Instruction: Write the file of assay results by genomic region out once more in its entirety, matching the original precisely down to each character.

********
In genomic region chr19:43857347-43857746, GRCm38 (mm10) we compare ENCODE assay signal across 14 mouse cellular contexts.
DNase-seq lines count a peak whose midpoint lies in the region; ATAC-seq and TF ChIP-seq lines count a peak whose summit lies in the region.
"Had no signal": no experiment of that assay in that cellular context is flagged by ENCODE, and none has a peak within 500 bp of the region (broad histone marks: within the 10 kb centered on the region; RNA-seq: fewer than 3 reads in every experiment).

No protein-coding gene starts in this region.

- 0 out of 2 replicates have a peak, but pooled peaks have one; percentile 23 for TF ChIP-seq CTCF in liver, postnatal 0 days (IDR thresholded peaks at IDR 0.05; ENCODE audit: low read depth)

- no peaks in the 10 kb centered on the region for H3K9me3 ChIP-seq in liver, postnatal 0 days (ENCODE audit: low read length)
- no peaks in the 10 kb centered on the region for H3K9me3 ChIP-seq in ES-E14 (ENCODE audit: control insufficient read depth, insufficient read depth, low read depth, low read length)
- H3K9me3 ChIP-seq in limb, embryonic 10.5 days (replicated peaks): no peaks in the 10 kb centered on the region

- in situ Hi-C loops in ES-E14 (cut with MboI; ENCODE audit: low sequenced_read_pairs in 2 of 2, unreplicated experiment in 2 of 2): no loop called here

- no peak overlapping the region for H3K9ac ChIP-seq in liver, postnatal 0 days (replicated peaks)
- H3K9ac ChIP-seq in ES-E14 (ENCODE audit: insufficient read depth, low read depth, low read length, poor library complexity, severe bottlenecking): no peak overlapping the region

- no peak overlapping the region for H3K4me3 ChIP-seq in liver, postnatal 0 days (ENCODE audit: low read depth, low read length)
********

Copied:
In genomic region chr19:43857347-43857746, GRCm38 (mm10) we compare ENCODE assay signal across 14 mouse cellular contexts.
DNase-seq lines count a peak whose midpoint lies in the region; ATAC-seq and TF ChIP-seq lines count a peak whose summit lies in the region.
"Had no signal": no experiment of that assay in that cellular context is flagged by ENCODE, and none has a peak within 500 bp of the region (broad histone marks: within the 10 kb centered on the region; RNA-seq: fewer than 3 reads in every experiment).

No protein-coding gene starts in this region.

- 0 out of 2 replicates have a peak, but pooled peaks have one; percentile 23 for TF ChIP-seq CTCF in liver, postnatal 0 days (IDR thresholded peaks at IDR 0.05; ENCODE audit: low read depth)

- no peaks in the 10 kb centered on the region for H3K9me3 ChIP-seq in liver, postnatal 0 days (ENCODE audit: low read length)
- no peaks in the 10 kb centered on the region for H3K9me3 ChIP-seq in ES-E14 (ENCODE audit: control insufficient read depth, insufficient read depth, low read depth, low read length)
- H3K9me3 ChIP-seq in limb, embryonic 10.5 days (replicated peaks): no peaks in the 10 kb centered on the region

- in situ Hi-C loops in ES-E14 (cut with MboI; ENCODE audit: low sequenced_read_pairs in 2 of 2, unreplicated experiment in 2 of 2): no loop called here

- no peak overlapping the region for H3K9ac ChIP-seq in liver, postnatal 0 days (replicated peaks)
- H3K9ac ChIP-seq in ES-E14 (ENCODE audit: insufficient read depth, low read depth, low read length, poor library complexity, severe bottlenecking): no peak overlapping the region

- no peak overlapping the region for H3K4me3 ChIP-seq in liver, postnatal 0 days (ENCODE audit: low read depth, low read length)